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Accidental damage insurance provider ‘forced to bypass insurers,’ plans 2018 Canada launch: Executive Forum speaker


August 31, 2017   by Greg Meckbach, Associate Editor


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A firm once described by its co-founder as being “on the lunatic fringe” of the insurtech market plans to provide, in Canada, insurance covering consumer items for accidental damage, loss and theft starting next year.

Trov Inc., which is currently an authorized representative of AXA in Britain, says it lets customers “instantly turn insurance on or off for individual items, such as a laptop, camera or bicycle” through a mobile app.

In addition to the United Kingdom, San Francisco-based Trov is also live in Australia, Mark Dowds, the firm’s co-founder and chief strategy officer, said Tuesday at the Insurance-Canada.ca Executive Forum, an annual event held at the Sheraton Centre in Toronto.

“We will be launching in Canada” in 2018, Dowds said. “We will be launching travel later this year as well. That means that when you are going on your flight, we are also giving you full travel insurance.”

When Trov launched last year in Britain, AXA Group said Trov allows AXA to “better reach the emerging generations.”

Munich Re is Trov’s partner in the United States, where Trov plans to launch this year, Dowds suggested. Working with regulators in the United States “is just one absolute beast,” Dowds suggested.

Trov has “all the components of an insurance company,” Dowds said during a presentation at Executive Forum, titled Enabling On-Demand Insurance.

“Startup guys don’t like to be told ‘you can’t do it’ because that just makes us want to do it even more,” Dowds said. “I met with most of the major insurers in the U.S. and almost everybody told me you couldn’t do what you are going to do,’ so I was forced to bypass insurers and do it a different way.”

Trov does not have either the capital on its balance sheet or licenses necessary to write insurance, Dowds suggested.

“But we can borrow those, so this enables us to do whatever we want in whatever territory so we have learned how to borrow licenses and borrow capital,” Dowds said. “That has enabled us to bypass the quagmire of the insurance world. We are still working through some of the challenges in insurance companies, point of sale, channel marketing, banking and payments as well.”

One of Trov’s target markets includes young people who do not own vehicles or homes and who do not have contents insurance. During his presentation, Dowds showed attendees a video depicting a woman, whose laptop was insured for accidental damage, spilling a drink on her keyboard while sitting on an airplane. The video shows the woman filing first notice of loss through a mobile app and receiving a replacement laptop in the mail.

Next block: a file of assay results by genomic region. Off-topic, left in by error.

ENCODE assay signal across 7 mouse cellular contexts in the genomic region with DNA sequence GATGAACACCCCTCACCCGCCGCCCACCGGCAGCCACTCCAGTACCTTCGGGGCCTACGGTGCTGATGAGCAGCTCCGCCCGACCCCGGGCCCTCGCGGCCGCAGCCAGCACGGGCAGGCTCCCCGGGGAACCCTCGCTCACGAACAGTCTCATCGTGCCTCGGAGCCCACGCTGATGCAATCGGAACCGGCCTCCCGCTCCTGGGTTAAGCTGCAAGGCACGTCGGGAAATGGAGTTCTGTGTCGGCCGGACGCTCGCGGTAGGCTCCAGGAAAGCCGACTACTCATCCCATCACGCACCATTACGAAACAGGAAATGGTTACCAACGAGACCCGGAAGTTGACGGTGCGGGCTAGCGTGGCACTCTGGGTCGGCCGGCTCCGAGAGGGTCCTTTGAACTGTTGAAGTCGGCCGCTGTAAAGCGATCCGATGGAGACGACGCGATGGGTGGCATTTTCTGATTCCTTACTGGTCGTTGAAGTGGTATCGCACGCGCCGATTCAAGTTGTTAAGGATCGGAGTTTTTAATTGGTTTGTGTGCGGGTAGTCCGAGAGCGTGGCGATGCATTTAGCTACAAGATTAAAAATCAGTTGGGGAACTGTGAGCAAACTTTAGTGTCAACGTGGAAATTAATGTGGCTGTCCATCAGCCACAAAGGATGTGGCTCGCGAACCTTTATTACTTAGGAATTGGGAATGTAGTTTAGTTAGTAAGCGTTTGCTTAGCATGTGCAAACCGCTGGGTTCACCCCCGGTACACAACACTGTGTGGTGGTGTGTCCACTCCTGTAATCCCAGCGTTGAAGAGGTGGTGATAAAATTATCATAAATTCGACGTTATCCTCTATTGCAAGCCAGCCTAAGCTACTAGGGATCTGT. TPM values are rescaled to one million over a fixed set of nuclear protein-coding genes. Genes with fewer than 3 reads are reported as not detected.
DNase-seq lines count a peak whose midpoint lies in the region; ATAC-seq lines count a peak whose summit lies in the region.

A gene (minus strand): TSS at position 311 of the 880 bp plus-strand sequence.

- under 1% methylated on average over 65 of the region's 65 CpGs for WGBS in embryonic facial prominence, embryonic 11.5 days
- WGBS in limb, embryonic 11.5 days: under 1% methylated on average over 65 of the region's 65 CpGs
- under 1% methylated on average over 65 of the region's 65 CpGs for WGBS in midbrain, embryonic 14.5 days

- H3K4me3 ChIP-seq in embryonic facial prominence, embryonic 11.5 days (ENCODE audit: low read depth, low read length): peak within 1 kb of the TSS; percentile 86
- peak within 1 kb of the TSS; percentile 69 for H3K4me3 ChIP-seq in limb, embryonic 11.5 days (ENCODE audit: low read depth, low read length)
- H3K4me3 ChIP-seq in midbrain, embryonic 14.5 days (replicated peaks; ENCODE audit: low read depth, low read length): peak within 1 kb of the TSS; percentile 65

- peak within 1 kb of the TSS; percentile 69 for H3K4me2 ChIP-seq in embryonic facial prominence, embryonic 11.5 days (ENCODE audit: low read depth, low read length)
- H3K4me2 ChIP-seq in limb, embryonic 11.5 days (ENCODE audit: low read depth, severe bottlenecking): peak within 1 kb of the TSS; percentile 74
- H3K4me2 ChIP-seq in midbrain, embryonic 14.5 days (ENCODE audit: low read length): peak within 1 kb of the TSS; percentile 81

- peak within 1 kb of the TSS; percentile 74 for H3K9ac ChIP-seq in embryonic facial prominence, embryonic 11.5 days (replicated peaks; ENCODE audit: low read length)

“The risk is different from previous generations,” Dowds said. “If they rent their home and they are not in it, it’s probably on Airbnb so there are really blurry lines now between ownership and renting and sharing.”

Trov does not currently place liability insurance but that is something the firm plans to do, due in part to demand from professional photographers looking for coverage while doing photo shoots.

“We are on a massive learning curve at the moment,” Dowds said. “There was a venture capital company that came to us when we were doing the capital raise and they asked me in front of the team, ‘Where would you position yourself in the insuretech market?’ I said, ‘On the lunatic fringe.’ There are a lot of people trying things differently.”

Munich Re – through HSB Ventures – is one of Trov’s funding partners. Trov announced this past April it secured US$45 million in funding, through Munich Re/HSB Ventures and others.

The insurance industry is “going to face massive decline if new products and channels are not established for the younger generation,” Dowds warned. “If they are at work, a lot of the times they are using their own computers or their own gear. When they are working and when it’s commercial and when it’s not – those lines are very blurry. The gig economy is massively on the rise.”

Changes affecting the insurance industry include the “millennial lifestyle,” Dowds said, with young people living in cities and not buying cars, for example.

“Every area of banking has had chunks taken out of it and you are going to see the same happen with insurance,” Dowds said. “It’s only beginning at the moment.”

Noting that billions has been invested into insurtech over the past two years, Dowds advised attendees to “watch where the money flows and then look for seven years – after that is when you see the major change.”